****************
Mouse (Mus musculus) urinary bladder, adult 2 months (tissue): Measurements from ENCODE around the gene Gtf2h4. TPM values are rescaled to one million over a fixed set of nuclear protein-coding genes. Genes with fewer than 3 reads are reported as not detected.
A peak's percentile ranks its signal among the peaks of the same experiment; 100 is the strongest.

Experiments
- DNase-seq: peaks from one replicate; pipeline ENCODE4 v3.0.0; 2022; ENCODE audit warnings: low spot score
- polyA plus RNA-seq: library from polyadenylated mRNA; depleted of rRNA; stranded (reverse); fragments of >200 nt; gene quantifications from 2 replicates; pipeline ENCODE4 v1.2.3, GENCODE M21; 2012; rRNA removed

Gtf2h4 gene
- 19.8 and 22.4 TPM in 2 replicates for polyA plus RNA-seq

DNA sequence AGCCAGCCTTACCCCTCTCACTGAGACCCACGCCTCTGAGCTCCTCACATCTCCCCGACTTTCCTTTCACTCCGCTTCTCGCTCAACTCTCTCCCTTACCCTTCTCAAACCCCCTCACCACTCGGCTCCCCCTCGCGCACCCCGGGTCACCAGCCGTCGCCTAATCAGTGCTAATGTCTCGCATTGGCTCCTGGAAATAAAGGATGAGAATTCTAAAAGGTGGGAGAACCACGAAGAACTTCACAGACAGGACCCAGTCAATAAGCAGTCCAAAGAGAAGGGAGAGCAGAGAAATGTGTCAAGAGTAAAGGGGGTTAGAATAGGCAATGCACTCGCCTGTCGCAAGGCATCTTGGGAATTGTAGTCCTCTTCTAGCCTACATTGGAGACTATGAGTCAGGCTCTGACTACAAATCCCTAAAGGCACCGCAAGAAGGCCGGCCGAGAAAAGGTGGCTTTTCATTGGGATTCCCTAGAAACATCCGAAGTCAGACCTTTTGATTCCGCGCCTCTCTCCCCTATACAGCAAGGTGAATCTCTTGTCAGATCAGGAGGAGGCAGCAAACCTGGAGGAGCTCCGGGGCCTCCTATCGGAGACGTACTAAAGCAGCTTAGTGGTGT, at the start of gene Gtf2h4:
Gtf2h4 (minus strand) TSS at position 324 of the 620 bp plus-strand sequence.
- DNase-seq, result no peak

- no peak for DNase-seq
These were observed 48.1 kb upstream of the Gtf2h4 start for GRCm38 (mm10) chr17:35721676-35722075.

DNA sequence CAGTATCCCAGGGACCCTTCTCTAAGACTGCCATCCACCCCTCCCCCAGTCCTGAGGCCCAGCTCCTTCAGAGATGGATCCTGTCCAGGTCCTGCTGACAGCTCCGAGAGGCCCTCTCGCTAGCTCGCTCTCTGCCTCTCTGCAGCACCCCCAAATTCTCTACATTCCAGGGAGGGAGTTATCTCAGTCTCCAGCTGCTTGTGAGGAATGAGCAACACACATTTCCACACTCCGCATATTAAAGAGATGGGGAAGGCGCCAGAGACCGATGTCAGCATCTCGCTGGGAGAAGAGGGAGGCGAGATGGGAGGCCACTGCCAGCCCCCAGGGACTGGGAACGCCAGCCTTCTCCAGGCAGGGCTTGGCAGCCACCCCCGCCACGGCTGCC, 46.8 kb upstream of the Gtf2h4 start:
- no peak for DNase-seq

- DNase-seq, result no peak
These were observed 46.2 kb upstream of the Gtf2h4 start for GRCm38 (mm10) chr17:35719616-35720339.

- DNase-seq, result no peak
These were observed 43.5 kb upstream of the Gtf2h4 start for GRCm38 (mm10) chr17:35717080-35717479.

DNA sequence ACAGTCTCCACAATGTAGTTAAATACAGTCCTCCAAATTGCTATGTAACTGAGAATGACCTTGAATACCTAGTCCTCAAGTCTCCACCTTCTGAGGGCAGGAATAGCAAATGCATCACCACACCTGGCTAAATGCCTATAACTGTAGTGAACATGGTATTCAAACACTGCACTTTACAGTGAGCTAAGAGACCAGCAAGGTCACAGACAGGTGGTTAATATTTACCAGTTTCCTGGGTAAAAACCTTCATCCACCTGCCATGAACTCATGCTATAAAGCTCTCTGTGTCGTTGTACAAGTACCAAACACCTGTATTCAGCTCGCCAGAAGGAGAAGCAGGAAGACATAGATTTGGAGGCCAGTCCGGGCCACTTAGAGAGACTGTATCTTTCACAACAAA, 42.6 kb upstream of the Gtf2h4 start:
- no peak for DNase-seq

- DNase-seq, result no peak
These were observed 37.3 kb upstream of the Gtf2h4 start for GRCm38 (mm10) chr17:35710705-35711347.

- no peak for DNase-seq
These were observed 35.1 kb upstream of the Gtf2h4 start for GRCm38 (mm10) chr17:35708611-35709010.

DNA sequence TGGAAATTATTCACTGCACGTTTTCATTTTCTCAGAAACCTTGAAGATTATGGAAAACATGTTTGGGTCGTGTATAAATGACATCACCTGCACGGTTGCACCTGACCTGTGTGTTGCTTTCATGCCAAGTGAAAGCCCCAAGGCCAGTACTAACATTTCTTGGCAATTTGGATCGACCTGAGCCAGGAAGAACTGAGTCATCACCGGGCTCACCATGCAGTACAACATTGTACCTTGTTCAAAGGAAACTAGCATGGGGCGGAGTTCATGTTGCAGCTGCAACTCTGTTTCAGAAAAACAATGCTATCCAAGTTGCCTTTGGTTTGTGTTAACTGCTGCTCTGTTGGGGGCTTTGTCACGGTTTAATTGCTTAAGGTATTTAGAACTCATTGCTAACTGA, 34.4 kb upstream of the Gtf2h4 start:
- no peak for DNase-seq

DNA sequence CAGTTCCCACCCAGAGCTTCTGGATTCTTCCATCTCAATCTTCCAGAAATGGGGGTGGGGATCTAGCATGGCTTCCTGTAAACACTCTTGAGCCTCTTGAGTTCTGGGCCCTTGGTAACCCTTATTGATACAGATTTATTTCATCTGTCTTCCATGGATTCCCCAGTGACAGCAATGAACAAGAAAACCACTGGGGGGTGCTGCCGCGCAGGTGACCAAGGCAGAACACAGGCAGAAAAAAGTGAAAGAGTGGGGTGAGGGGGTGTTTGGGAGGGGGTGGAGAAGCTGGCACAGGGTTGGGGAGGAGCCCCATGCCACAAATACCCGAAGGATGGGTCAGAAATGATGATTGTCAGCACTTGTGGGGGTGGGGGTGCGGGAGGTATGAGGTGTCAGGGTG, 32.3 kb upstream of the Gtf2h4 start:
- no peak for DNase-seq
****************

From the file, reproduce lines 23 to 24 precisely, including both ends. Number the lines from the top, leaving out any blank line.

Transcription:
- no peak for DNase-seq
These were observed 35.1 kb upstream of the Gtf2h4 start for GRCm38 (mm10) chr17:35708611-35709010.